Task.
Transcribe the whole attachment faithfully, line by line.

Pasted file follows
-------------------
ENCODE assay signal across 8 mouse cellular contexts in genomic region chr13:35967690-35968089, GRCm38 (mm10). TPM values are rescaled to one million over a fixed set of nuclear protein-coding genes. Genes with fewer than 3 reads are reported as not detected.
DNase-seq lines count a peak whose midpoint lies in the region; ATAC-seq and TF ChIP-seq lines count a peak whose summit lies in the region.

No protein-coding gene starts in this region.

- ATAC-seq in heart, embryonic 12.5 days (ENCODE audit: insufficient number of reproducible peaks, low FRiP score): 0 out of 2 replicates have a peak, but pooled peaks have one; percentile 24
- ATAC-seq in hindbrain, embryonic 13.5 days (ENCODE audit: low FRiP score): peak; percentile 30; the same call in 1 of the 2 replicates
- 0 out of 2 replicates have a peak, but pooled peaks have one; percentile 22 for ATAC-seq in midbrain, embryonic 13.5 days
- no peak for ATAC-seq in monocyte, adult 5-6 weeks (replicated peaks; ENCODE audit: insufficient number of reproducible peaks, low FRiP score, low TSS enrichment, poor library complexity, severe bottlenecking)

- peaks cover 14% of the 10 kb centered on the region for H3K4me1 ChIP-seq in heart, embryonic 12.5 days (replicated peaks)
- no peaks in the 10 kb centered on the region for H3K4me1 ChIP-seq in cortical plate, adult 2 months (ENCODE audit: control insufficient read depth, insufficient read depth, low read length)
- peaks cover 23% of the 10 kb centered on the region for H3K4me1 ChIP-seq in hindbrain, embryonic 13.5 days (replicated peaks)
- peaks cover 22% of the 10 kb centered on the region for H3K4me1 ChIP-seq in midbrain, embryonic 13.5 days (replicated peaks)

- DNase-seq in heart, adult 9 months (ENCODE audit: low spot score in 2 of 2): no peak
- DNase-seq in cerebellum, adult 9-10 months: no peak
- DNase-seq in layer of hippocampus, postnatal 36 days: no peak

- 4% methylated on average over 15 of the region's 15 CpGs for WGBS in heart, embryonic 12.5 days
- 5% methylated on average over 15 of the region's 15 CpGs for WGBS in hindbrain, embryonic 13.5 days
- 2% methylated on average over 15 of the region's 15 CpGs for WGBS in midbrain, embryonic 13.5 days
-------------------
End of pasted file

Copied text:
ENCODE assay signal across 8 mouse cellular contexts in genomic region chr13:35967690-35968089, GRCm38 (mm10). TPM values are rescaled to one million over a fixed set of nuclear protein-coding genes. Genes with fewer than 3 reads are reported as not detected.
DNase-seq lines count a peak whose midpoint lies in the region; ATAC-seq and TF ChIP-seq lines count a peak whose summit lies in the region.

No protein-coding gene starts in this region.

- ATAC-seq in heart, embryonic 12.5 days (ENCODE audit: insufficient number of reproducible peaks, low FRiP score): 0 out of 2 replicates have a peak, but pooled peaks have one; percentile 24
- ATAC-seq in hindbrain, embryonic 13.5 days (ENCODE audit: low FRiP score): peak; percentile 30; the same call in 1 of the 2 replicates
- 0 out of 2 replicates have a peak, but pooled peaks have one; percentile 22 for ATAC-seq in midbrain, embryonic 13.5 days
- no peak for ATAC-seq in monocyte, adult 5-6 weeks (replicated peaks; ENCODE audit: insufficient number of reproducible peaks, low FRiP score, low TSS enrichment, poor library complexity, severe bottlenecking)

- peaks cover 14% of the 10 kb centered on the region for H3K4me1 ChIP-seq in heart, embryonic 12.5 days (replicated peaks)
- no peaks in the 10 kb centered on the region for H3K4me1 ChIP-seq in cortical plate, adult 2 months (ENCODE audit: control insufficient read depth, insufficient read depth, low read length)
- peaks cover 23% of the 10 kb centered on the region for H3K4me1 ChIP-seq in hindbrain, embryonic 13.5 days (replicated peaks)
- peaks cover 22% of the 10 kb centered on the region for H3K4me1 ChIP-seq in midbrain, embryonic 13.5 days (replicated peaks)

- DNase-seq in heart, adult 9 months (ENCODE audit: low spot score in 2 of 2): no peak
- DNase-seq in cerebellum, adult 9-10 months: no peak
- DNase-seq in layer of hippocampus, postnatal 36 days: no peak

- 4% methylated on average over 15 of the region's 15 CpGs for WGBS in heart, embryonic 12.5 days
- 5% methylated on average over 15 of the region's 15 CpGs for WGBS in hindbrain, embryonic 13.5 days
- 2% methylated on average over 15 of the region's 15 CpGs for WGBS in midbrain, embryonic 13.5 days